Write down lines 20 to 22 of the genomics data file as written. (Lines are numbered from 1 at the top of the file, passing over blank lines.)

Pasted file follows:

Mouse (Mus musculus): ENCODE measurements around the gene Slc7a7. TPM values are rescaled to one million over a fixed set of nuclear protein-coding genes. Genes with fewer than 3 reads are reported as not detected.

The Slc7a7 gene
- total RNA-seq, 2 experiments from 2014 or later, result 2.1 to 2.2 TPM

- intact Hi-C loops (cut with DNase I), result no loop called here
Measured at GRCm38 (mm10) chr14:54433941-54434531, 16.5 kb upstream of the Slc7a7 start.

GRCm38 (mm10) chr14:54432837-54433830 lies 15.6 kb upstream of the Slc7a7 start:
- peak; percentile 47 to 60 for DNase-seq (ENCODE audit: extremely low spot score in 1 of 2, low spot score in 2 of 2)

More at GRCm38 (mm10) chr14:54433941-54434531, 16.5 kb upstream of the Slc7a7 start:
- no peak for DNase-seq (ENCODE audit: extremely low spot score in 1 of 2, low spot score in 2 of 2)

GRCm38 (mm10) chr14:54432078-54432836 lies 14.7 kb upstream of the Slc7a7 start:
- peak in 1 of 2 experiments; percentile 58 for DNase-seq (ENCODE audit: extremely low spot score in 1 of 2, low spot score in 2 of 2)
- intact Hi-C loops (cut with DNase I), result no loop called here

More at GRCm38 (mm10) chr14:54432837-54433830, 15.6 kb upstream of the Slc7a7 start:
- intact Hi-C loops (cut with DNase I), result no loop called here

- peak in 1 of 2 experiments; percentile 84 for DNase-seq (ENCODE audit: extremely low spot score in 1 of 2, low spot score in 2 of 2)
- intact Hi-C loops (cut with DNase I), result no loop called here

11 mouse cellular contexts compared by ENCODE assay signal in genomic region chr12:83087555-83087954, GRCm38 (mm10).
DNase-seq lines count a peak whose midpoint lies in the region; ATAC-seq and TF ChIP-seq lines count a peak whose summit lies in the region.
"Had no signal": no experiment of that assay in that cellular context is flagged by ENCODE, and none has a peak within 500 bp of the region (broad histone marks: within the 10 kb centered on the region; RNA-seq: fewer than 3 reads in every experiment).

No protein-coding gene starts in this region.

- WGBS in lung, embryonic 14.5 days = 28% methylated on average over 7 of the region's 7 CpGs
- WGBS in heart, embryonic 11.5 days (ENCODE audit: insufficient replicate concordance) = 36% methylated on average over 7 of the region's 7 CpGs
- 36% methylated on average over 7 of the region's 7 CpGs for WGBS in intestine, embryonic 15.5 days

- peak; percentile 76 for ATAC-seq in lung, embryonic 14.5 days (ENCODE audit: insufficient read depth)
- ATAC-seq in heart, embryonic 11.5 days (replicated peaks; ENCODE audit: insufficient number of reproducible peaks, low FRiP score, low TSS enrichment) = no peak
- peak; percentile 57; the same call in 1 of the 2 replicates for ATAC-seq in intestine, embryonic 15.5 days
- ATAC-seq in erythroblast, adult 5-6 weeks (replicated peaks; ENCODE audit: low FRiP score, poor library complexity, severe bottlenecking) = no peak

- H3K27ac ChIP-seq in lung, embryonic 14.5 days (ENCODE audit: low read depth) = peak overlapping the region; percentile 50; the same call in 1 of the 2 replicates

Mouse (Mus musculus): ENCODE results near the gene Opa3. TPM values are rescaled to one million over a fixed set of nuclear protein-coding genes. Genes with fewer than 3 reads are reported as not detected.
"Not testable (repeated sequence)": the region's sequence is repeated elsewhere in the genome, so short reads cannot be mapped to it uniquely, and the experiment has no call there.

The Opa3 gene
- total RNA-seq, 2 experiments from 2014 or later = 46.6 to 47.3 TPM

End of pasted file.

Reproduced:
No protein-coding gene starts in this region.

- WGBS in lung, embryonic 14.5 days = 28% methylated on average over 7 of the region's 7 CpGs
- WGBS in heart, embryonic 11.5 days (ENCODE audit: insufficient replicate concordance) = 36% methylated on average over 7 of the region's 7 CpGs